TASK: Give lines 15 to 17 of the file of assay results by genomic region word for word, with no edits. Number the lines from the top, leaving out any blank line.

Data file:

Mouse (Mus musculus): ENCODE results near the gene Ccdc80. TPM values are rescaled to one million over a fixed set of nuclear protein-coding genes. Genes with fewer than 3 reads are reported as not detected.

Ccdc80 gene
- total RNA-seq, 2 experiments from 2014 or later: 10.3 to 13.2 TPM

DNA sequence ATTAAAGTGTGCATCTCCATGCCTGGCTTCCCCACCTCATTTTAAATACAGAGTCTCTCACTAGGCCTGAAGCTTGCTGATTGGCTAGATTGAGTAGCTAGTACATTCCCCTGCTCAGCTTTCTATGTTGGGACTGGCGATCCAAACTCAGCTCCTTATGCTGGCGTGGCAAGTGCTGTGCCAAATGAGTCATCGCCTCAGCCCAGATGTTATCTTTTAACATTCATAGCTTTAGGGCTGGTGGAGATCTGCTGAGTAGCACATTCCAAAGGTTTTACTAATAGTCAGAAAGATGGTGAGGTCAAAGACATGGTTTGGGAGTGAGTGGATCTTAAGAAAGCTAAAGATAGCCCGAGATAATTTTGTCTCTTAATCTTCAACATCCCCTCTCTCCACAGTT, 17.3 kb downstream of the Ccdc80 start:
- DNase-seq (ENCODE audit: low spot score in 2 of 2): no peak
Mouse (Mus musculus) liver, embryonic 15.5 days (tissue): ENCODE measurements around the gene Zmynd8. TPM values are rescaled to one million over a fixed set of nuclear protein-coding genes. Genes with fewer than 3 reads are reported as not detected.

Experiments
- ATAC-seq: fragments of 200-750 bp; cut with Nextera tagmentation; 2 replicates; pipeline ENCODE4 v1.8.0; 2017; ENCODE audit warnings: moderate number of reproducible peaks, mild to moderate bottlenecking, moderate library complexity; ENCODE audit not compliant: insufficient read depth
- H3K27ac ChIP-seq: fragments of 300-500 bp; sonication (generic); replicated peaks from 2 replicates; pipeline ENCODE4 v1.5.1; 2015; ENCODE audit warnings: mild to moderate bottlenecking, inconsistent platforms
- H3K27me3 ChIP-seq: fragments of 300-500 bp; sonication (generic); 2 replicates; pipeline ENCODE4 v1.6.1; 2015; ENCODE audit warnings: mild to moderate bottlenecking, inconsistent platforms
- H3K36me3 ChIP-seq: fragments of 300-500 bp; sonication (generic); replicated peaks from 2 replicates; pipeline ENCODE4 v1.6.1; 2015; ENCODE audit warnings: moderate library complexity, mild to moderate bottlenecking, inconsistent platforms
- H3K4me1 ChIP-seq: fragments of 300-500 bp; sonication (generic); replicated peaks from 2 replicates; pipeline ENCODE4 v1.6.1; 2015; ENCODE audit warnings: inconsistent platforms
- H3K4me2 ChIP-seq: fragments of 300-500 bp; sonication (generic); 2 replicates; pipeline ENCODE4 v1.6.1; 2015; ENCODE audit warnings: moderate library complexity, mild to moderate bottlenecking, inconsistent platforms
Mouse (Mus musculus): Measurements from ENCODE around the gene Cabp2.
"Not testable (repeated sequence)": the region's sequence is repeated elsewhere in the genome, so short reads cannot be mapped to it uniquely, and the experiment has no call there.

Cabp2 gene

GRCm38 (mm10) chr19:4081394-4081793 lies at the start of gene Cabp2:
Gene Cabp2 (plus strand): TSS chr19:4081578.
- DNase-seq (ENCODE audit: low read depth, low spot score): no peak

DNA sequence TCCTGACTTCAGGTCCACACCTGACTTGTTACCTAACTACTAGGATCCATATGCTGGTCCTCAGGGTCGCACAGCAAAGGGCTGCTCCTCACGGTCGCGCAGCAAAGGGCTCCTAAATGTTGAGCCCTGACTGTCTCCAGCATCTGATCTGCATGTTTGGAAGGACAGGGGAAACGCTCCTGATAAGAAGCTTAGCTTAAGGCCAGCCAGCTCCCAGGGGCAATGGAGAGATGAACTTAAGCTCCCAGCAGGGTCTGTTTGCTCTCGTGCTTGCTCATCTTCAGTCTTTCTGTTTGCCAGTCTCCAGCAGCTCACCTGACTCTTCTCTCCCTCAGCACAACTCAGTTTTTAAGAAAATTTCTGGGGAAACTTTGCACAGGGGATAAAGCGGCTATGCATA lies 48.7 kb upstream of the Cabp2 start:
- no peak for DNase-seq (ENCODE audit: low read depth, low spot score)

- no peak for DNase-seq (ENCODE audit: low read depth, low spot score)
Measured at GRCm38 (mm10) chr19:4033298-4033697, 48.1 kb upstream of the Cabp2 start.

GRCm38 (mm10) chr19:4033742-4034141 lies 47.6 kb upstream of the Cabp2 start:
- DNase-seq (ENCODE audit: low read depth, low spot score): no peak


"Not testable (repeated sequence)": the region's sequence is repeated elsewhere in the genome, so short reads cannot be mapped to it uniquely, and the experiment has no call there.

Cabp2 gene

GRCm38 (mm10) chr19:4081394-4081793 lies at the start of gene Cabp2: